Something Thrown and Caught presents us with a body of work using painting, installation, and drawing. Bennie Reilly expands on an already established interest in the natural world, reintroducing familiar motifs such as deer, owls, trees, and actual tree branches. There is also a new interest here in magnifying and investigating the intricate forms and patterns encountered in nature, portraying an altered visual interpretation of these. The title of the show stems from a passage from an essay by John Berger titled “A Professional Secret”, which suggests that drawing is a two way process: once our viewing of an image reaches a certain intensity we begin to ‘receive’ something from this image, as well as taking something from it, allowing us a new form of perception which goes beyond what is immediately decipherable. This theory surfaces in Reilly’s approach to creating her work and, in turn, we as viewers find ourselves stepping in close to scrutinise the images. This immediate sense of engagement draws us in from the first work we encounter.

Bennie Reilly: Ural in Flight, oil on canvas, 60x70, 2012; Image courtesy the artist.
Bennie Reilly: Ural in Flight, oil on canvas, 60×70, 2012; Image courtesy the artist.

Bubble Beard is a beautifully executed painting of a polar bear underwater. Bubbles escape from the bear’s nose and mouth, but in this interpretation the amalgam of bubbles takes on a form of its own, resembling a beard of sorts. Closer inspection reveals the laborious line work that went into this detail. Our perception too is altered; the pattern becomes de-contextualised and our eyes become lost in it, following the intricate lines as they twist and curl. The closer we look, the stranger and more abstract this ‘beard’ becomes. Ural in Flight and Ural in the Snow take a similar approach; the particular patterns of the owls’ plumage seem magnified or exaggerated, and become as important as the owls themselves. Reilly’s visual interrogation of the natural world creates rhythm and order out of something so intricately and precisely composed; after a sustained period of scrutiny, these patterns become almost geometric in their boldness.

Bennie Reilly: Dead Horse, whittled branch and thread, 2012; Image courtesy the artist.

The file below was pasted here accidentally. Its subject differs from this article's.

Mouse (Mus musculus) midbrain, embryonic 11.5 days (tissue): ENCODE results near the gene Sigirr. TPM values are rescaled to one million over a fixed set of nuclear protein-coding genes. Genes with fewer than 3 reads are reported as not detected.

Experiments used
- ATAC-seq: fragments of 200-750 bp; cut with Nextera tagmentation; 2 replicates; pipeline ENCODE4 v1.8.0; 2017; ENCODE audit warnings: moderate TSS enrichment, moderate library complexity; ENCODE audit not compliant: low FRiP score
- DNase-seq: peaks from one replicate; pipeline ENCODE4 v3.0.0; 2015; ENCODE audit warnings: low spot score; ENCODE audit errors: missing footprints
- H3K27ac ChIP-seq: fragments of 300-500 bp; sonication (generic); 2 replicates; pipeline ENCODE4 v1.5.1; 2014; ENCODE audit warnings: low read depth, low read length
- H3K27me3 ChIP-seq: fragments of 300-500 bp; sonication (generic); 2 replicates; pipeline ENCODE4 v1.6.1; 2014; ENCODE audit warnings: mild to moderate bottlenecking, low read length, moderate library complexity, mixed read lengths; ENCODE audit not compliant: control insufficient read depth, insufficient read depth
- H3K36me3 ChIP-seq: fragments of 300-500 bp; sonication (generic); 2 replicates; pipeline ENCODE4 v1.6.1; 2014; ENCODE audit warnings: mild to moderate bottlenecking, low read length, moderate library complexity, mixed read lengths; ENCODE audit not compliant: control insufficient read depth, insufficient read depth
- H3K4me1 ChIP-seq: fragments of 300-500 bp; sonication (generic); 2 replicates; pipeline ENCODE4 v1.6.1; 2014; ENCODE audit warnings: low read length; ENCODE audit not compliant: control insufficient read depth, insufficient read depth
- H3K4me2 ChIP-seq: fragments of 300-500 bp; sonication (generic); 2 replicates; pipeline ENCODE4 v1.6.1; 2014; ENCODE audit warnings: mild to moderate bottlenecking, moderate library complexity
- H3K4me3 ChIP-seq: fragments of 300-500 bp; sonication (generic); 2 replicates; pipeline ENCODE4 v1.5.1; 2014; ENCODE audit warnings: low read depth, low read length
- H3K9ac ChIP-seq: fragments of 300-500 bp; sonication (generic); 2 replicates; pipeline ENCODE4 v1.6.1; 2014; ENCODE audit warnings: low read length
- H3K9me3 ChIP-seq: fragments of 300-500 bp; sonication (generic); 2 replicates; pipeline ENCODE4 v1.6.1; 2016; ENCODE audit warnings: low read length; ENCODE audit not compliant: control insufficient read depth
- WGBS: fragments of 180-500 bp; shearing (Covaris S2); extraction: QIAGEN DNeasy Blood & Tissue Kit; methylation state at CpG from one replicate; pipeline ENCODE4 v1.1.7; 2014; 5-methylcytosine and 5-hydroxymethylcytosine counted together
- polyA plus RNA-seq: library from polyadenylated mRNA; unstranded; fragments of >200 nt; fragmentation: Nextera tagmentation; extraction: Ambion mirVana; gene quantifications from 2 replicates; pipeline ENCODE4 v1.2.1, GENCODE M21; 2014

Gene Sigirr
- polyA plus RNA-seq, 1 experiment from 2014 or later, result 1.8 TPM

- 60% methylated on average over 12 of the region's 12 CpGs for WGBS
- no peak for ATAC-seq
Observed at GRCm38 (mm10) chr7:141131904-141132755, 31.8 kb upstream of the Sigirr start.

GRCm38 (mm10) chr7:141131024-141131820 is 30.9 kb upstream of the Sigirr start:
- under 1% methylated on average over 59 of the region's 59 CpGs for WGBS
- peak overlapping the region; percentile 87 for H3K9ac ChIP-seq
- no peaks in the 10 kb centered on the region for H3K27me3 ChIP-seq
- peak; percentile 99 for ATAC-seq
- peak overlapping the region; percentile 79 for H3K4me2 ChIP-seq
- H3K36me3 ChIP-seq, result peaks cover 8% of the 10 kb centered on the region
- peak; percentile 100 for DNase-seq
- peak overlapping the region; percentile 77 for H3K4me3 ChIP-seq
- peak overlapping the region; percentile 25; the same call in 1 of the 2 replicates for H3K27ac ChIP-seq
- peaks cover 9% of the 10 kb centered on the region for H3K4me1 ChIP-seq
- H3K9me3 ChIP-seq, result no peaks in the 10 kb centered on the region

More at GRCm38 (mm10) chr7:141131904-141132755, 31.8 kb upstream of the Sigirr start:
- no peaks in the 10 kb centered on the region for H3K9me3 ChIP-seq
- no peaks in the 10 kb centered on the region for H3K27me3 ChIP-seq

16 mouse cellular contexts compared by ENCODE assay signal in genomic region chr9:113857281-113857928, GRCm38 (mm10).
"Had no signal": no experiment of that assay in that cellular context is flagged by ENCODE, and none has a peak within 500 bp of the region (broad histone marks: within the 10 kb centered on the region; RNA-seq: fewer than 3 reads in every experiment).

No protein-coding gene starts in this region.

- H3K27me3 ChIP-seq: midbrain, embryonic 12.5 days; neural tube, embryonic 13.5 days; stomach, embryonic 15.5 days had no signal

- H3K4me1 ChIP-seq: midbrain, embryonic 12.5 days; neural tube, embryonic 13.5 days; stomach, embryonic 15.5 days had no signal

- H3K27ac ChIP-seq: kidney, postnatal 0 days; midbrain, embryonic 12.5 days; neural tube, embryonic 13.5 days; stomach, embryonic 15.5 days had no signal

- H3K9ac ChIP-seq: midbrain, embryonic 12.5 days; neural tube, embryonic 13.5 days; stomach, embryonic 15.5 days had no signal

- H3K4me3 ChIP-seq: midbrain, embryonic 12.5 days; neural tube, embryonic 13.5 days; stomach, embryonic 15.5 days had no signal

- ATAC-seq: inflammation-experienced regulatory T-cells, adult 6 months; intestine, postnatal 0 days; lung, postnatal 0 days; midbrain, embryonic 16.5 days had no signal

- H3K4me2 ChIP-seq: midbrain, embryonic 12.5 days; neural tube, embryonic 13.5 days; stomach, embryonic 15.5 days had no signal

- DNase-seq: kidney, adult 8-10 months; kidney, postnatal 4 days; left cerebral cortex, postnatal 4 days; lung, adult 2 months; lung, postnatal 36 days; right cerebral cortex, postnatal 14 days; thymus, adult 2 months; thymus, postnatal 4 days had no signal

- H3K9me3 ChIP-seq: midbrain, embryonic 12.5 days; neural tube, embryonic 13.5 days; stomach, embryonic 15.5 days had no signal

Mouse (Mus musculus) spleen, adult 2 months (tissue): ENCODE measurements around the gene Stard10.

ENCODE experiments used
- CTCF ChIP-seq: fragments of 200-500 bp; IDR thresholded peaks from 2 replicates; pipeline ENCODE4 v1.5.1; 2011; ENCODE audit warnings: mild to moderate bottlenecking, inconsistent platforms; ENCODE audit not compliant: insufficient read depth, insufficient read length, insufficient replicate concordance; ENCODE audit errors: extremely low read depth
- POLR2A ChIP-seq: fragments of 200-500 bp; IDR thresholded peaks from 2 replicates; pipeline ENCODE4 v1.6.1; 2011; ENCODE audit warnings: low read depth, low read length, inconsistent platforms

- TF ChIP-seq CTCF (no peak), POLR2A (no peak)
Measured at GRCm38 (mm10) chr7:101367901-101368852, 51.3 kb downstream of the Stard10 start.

Bennie Reilly: Dead Horse, whittled branch and thread, 2012; Image courtesy the artist.

The term ‘Magic Realism’ has been associated with Reilly’s work. The collection of images and objects assembled in the gallery support this association by exploring an overlap between the believable and the extraordinary. In Creeping Cloud, a cloud assumes the shape of a tortoise. This vision is reinforced by the title of the work, which compares the cloud’s movement across the sky to a tortoise’s laborious progress. By drawing on forms we are familiar with, our mind’s eye can fashion clouds into shapes of animals or objects, echoing one part of the natural world in another. This phenomenon explores the fine balance between intense visual analysis of what lies before one’s eyes and our mind’s potential to adapt what we see to feed our imaginations.  Here, the multi-layered possibilities of perception rooted in everyday reality is awakened. The title of the show Something Thrown and Caught implies a transition, a precise moment of realisation or understanding, and this collection of works together rouse in the viewer a sense of experiencing such a realisation; an acknowledgment of the power of the mind to transform.[1]

In a similar fashion, Dead Horse – a partly whittled tree branch – resembles the head of a horse in a position of some discomfort. Strings curl out from the ‘horse’s’ head, which in turn reflect the lines of the adjacent drawing of an old tree. Following a prolonged inspection, almost human features appear to emerge from the finely detailed lines, knots, and twists of its bark. Placement of the branch here lends tangibility to the drawing; a sort of link or stepping stone from the gallery space into these scenes from nature. This reoccurs in Antler Branch, where the antler-shaped tree branch tightly bound in green thread emulates the work next to it titled Deer Oh Deer. This painting intrigues us and we find ourselves stopping in our tracks to stare back at this animal, wondering about this knotted mass of netting and other debris tangled up in its antlers.

Bennie Reilly: Deer Oh Deer, oil on canvas, 90x70, 2012; Image courtesy the artist.
Bennie Reilly: Deer Oh Deer, oil on canvas, 90×70, 2012; Image courtesy the artist.

Reilly is an artist whose attention to her craft and process is very much apparent in her work, whether it be the meticulous precision with which lines and contours are executed, the care taken to reflect the textures present when portraying animals or the way in which the found objects are adapted to complement other works. Taking real life imagery as her starting point, she explores philosophies of subjective viewing experiences and how there can be more to the world than first meets the eye.


Roisin Russell is a writer based in Dublin.


[1] A noteworthy feature of Reilly’s drawings is the decision to feature a background sheet of paper behind the main sheet, adding a sense of depth to shading but also alluding to the concept of visual layering and that which lurks behind the initially visible. This technical measure supports the thematic celebration of the potential depth of visual experience.